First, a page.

Pebble Says Existing Smartwatch Services Will Continue to Function Through 2017

Pebble has moved to reassure its customers that software and services will continue to run through 2017, following Fitbit's acquisition of the company last week.

Fitbit bought out Pebble for its software assets, not for its hardware, which has concerned many existing owners of Pebble smartwatches about the continued functionality of their devices. Today, however, Pebble sought to allay fears by confirming in a blog post that services would continue as normal for at least another year.

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Fitbit is going out of its way to keep Pebble software and services running through 2017. To be clear, no one on this freshly-formed team seeks to brick Pebble watches in active service. The Pebble SDK, CloudPebble, Timeline APIs, firmware availability, mobile apps, developer portal, and Pebble appstore are all elements of the Pebble ecosystem that will remain in service at this time.
Pebble said it has "seen a massive influx of community developers teaming up to keep the Pebble watch experience alive, long into the future," but as TechCrunch notes, what that means for third-party apps developed for the smartwatch remains unclear.

In addition, Pebble said that it was working on an update for release in the coming months that will ensure the normal operation of core Pebble functions, including Pebble Health, once the company's cloud services close down.

Tags: Pebble, Fitbit

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Pebble Posts Details on Refunds and Existing Device Services Following Fitbit Buyout

Pebble CEO and founder Eric Migicovsky took to the company's blog yesterday to personally confirm its imminent closure, following media reports earlier on Wednesday that Fitbit has acquired its technology, software assets, and other intellectual property.

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Dear Pebblers,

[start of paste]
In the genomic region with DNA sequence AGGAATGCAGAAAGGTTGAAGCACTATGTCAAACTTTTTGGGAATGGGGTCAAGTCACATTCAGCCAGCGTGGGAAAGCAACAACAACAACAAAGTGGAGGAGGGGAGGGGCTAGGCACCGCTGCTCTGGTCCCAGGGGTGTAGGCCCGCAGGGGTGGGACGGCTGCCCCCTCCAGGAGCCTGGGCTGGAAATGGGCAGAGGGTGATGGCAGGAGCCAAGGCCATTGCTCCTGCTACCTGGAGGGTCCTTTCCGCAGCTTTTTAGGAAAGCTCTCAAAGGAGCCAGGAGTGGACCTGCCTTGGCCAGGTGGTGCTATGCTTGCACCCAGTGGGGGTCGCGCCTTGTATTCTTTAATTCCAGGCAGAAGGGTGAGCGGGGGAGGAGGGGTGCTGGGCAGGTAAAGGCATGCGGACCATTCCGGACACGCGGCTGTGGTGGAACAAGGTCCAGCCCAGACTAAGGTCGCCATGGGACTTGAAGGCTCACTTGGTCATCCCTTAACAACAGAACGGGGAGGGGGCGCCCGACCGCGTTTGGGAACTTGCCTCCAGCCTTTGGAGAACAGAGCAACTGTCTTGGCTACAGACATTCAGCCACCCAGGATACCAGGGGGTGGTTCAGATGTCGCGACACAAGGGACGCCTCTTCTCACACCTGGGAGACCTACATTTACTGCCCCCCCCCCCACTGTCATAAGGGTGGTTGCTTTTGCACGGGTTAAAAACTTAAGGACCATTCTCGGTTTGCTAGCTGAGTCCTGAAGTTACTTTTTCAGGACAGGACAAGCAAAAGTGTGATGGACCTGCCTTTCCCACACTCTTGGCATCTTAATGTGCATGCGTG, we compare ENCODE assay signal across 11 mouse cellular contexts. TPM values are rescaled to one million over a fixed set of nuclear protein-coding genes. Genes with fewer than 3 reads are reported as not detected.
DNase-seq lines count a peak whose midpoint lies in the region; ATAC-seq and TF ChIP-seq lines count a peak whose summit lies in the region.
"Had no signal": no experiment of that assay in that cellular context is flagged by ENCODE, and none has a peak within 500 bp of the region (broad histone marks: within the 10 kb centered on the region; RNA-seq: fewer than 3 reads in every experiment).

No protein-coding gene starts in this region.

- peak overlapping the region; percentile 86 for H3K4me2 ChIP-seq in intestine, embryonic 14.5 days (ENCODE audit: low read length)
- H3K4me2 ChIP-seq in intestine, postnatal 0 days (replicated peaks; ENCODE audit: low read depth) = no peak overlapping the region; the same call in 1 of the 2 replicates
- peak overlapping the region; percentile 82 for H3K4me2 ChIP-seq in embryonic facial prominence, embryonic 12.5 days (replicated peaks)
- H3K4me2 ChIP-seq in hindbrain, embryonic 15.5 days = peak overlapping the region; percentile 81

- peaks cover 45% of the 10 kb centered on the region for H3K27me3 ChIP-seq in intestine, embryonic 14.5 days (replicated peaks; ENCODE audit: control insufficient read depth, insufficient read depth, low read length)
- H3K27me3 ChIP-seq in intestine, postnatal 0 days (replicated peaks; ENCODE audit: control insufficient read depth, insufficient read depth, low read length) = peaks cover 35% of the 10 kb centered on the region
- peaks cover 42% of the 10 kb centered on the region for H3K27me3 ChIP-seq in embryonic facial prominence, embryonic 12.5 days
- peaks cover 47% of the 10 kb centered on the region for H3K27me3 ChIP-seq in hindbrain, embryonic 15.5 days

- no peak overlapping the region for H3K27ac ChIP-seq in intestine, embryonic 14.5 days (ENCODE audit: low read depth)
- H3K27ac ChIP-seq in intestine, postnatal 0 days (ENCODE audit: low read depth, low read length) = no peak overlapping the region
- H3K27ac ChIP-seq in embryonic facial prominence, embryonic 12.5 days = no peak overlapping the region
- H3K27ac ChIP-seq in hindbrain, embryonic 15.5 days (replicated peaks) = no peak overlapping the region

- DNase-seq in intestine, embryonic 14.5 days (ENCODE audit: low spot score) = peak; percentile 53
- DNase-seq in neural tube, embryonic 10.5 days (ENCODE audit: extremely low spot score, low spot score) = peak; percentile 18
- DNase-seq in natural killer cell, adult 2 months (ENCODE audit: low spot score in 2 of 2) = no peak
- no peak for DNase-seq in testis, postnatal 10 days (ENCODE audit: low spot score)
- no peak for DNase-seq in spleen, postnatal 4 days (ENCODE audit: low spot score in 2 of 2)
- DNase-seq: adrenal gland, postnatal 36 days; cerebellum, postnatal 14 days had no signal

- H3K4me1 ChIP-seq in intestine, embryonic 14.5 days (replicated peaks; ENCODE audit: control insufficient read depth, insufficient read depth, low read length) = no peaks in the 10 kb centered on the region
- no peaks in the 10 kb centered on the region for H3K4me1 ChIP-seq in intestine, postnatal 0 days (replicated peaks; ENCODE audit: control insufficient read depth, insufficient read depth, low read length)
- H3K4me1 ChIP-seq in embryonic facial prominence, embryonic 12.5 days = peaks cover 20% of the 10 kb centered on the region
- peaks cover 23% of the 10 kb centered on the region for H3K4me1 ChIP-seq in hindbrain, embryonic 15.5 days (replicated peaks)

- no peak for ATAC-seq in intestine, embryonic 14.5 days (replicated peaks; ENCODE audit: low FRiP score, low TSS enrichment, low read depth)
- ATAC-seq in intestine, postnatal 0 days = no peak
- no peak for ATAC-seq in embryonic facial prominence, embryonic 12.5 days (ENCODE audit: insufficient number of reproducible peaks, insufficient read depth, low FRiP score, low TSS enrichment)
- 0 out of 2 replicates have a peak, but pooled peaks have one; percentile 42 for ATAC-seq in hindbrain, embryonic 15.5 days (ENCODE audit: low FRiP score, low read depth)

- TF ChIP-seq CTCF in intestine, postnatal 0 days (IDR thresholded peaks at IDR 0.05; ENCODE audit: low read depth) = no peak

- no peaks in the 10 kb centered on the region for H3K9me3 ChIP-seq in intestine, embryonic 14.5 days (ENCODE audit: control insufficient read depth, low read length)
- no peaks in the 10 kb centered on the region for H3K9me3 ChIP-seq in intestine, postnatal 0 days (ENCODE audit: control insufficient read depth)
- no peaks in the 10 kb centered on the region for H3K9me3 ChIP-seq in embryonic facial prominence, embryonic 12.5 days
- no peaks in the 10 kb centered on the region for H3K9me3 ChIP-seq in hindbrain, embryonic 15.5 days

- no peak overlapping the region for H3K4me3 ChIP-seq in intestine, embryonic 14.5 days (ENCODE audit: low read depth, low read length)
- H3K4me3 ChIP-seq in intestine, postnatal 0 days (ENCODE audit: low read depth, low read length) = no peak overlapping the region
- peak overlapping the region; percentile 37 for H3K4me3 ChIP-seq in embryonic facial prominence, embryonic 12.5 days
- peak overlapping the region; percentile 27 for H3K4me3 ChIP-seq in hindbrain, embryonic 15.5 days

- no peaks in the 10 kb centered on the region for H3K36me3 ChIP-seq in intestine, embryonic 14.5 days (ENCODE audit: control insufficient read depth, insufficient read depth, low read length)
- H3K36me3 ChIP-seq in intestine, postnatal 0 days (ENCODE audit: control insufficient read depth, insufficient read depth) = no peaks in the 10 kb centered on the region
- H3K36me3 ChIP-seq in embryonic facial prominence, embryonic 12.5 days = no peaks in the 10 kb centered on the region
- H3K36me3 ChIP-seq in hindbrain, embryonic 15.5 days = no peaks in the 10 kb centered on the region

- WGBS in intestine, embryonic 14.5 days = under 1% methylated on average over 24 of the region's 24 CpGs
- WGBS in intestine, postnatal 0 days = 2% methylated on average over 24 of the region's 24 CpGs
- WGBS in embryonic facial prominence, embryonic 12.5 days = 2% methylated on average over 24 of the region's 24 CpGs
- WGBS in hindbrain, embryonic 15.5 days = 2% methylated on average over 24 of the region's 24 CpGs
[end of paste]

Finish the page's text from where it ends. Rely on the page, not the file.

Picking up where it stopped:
Thank you all for being such loyal supporters and champions of the Pebble community and brand. You helped start something fantastic when you backed our first Kickstarter project (and shout-out to the first inPulse users). Since then, we’ve shipped over 2 million Pebbles around the world!

However — due to various factors — Pebble is no longer able to operate as an independent entity. We have made the tough decision to shut down the company and no longer manufacture Pebble devices.
Migicovsky went on to cover the buyout, earlier confirmed by Fitbit in a press release, and said that many members of his team would be joining the company to continue their work on wearable software platforms. Migicovsky also said that Pebble devices will continue to work as normal, thanks to "close collaboration with the Fitbit team", but warned that functionality or service quality may be reduced in the future.

The blog post also lists a number of bulleted "need-to-knows" for customers, including further details on refunds for Kickstarter backers awaiting pre-orders of devices including the Pebble 2 and Core wearables. Customers can read the list here.

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Fitbit buys its struggling rival Pebble

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Fitbit wants Pebble’s technology, but not its hardware. 

The big-name activity tracker will buy its smaller rival’s software and firmware intellectual property and absorb some of its staff, but not acquire its smartwatch, Fitbit announced Wednesday morning. 

The acquisition had been rumored before Fitbit’s announcement. 

“With basic wearables getting smarter and smartwatches adding health and fitness capabilities, we see an opportunity to build on our strengths and extend our leadership position in the wearables category,” Fitbit CEO James Park said in a statement. “With this acquisition, we’re well positioned to accelerate the expansion of our platform and ecosystem to make Fitbit a vital part of daily life for a wider set of consumers, as well as build the tools healthcare providers, insurers and employers need to more meaningfully integrate wearable technology into preventative and chronic care.” Read more…

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Fitbit Buyout Will See Pebble’s Time 2 and Core Wearables Canceled, Refunds Issued

Late last month we reported that Fitbit was closing in on a deal to acquire smartwatch maker Pebble "for a small amount". Bloomberg has now revealed that the buyout will cost "less than $40 million" and exclusively concerns Pebble's software assets, which are being sought by Fitbit "in a bid to better compete with Apple", according to people familiar with the matter.

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Yesterday's update on the details of the acquisition comes at a time when the wearables market as a whole appears to be facing increased uncertainty and significant profit hurdles. Earlier this week, in response to IDC market research claiming that Apple Watch's share of the wearables market had fallen to 5 percent, Apple CEO Tim Cook said Apple Watch's sell-through rate had hit a new high. Cook was responding to data which suggested fitness trackers "reigned supreme" in the market, yet Fitbit has seen its own struggles, with the company's shares tumbling 30 percent after announcing mixed third-quarter results and weak guidance for its fourth quarter.